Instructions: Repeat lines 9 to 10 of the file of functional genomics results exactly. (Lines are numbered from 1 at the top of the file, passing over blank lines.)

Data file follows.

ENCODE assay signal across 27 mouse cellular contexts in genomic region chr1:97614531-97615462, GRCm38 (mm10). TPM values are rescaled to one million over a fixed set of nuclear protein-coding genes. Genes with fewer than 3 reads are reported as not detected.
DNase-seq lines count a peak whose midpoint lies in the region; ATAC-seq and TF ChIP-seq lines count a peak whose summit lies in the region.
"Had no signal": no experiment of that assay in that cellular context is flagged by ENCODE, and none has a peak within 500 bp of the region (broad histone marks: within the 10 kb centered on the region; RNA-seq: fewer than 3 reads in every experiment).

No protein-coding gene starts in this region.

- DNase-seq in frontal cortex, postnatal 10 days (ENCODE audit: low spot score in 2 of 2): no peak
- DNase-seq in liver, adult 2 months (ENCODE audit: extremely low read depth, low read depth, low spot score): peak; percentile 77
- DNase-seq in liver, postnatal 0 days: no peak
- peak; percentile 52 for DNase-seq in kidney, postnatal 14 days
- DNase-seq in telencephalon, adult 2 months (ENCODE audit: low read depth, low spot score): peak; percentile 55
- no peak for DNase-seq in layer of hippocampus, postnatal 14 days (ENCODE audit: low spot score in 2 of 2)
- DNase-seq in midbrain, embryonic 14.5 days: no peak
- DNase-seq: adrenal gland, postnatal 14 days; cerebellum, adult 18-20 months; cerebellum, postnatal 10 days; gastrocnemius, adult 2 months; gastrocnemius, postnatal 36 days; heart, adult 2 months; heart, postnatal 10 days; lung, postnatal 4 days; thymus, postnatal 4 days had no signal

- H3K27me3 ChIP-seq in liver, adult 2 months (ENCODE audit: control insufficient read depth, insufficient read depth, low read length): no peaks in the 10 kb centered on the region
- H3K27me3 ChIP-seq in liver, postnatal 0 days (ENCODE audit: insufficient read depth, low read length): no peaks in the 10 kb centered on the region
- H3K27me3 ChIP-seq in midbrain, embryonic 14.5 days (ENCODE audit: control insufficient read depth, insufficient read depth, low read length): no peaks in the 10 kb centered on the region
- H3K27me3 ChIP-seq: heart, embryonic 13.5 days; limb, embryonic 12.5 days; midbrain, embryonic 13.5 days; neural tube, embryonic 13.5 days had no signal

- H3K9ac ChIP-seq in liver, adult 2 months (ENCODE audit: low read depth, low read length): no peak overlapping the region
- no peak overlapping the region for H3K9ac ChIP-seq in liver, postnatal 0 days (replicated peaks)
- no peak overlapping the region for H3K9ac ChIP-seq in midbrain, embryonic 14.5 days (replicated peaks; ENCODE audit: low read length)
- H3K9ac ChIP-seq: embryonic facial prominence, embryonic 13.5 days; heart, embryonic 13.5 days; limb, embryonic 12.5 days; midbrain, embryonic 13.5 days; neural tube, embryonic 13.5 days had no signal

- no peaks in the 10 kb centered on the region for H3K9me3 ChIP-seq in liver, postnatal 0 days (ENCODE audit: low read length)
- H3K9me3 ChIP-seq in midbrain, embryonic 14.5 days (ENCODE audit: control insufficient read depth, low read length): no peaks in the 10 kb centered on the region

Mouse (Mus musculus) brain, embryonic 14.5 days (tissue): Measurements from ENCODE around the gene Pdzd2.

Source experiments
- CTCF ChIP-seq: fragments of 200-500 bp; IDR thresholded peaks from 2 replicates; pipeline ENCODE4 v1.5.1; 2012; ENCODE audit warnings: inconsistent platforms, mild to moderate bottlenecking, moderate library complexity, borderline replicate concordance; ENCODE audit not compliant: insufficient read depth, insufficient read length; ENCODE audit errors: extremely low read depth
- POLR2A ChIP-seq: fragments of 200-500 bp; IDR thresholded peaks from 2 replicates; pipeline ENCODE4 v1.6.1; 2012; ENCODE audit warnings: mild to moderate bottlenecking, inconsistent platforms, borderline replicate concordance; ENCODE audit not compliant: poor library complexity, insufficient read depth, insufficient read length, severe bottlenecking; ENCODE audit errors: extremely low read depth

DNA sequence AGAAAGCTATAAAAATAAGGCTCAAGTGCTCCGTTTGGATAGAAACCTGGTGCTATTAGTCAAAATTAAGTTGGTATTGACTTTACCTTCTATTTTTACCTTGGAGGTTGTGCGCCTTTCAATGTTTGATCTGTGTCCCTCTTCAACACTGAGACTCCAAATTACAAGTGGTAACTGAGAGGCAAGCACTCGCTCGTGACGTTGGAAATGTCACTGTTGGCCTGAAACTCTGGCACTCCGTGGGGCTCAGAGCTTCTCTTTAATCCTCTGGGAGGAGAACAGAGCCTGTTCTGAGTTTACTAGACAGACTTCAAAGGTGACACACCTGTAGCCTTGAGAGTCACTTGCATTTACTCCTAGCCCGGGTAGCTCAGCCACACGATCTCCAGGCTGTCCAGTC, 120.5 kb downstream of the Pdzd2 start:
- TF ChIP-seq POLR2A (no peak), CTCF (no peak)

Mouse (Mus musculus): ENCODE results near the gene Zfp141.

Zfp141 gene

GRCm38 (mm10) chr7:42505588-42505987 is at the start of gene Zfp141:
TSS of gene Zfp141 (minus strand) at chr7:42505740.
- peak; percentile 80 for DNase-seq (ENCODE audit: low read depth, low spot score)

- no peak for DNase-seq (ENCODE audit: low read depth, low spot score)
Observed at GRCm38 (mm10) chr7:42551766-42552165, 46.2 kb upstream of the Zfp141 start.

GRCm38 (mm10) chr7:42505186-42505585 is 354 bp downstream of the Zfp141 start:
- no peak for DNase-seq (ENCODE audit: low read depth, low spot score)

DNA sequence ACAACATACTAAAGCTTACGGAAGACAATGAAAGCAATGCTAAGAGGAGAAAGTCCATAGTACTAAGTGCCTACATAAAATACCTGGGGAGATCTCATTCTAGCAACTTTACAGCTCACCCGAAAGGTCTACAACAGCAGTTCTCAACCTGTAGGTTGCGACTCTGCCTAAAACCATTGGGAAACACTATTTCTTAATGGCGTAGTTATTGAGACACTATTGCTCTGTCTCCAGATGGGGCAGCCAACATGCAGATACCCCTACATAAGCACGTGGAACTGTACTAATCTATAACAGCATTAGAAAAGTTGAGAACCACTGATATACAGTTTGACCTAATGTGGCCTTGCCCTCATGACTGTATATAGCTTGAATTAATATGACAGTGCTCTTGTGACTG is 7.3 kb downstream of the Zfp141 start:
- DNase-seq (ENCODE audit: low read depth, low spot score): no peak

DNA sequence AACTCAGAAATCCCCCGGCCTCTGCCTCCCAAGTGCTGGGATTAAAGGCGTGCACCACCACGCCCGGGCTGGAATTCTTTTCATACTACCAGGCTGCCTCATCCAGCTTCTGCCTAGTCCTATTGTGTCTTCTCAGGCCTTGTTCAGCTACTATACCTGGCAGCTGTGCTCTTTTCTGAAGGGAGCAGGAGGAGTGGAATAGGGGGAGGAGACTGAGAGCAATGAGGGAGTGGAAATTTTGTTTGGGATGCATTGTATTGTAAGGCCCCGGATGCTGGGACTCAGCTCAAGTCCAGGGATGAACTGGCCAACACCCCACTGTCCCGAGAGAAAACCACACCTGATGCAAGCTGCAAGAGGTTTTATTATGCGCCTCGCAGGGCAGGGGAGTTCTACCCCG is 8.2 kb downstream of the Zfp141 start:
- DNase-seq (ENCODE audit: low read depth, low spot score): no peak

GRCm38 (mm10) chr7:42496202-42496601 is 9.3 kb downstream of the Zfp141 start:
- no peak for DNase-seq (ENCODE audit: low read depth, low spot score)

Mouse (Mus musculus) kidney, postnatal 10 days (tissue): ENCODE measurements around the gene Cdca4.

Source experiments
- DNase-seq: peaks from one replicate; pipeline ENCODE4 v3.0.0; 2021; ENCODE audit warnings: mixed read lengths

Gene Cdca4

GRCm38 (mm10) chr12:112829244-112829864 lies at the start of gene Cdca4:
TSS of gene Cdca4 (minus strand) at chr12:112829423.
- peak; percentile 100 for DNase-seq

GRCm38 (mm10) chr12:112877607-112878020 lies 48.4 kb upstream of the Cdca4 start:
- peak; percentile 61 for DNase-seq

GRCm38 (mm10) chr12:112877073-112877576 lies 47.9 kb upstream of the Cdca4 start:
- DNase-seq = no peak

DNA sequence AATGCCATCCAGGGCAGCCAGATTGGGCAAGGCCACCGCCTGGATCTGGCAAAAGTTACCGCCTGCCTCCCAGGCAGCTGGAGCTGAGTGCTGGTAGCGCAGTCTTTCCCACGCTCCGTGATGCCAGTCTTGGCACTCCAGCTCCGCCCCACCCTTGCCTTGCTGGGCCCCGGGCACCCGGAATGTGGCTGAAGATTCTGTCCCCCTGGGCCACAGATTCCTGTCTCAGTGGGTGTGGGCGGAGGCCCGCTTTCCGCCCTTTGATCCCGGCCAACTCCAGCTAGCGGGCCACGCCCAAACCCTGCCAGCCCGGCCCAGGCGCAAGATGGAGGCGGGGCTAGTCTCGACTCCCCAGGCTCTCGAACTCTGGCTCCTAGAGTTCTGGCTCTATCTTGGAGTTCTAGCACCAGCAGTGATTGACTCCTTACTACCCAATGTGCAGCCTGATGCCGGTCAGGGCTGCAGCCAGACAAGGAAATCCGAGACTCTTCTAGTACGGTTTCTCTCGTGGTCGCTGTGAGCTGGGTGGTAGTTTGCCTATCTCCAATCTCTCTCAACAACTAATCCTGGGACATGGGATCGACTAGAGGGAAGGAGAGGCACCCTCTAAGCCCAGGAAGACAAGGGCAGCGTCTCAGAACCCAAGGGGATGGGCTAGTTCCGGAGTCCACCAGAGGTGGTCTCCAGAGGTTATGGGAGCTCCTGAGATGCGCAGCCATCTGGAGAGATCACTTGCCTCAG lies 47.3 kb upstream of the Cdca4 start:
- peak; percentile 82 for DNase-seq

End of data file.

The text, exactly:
- DNase-seq in telencephalon, adult 2 months (ENCODE audit: low read depth, low spot score): peak; percentile 55
- no peak for DNase-seq in layer of hippocampus, postnatal 14 days (ENCODE audit: low spot score in 2 of 2)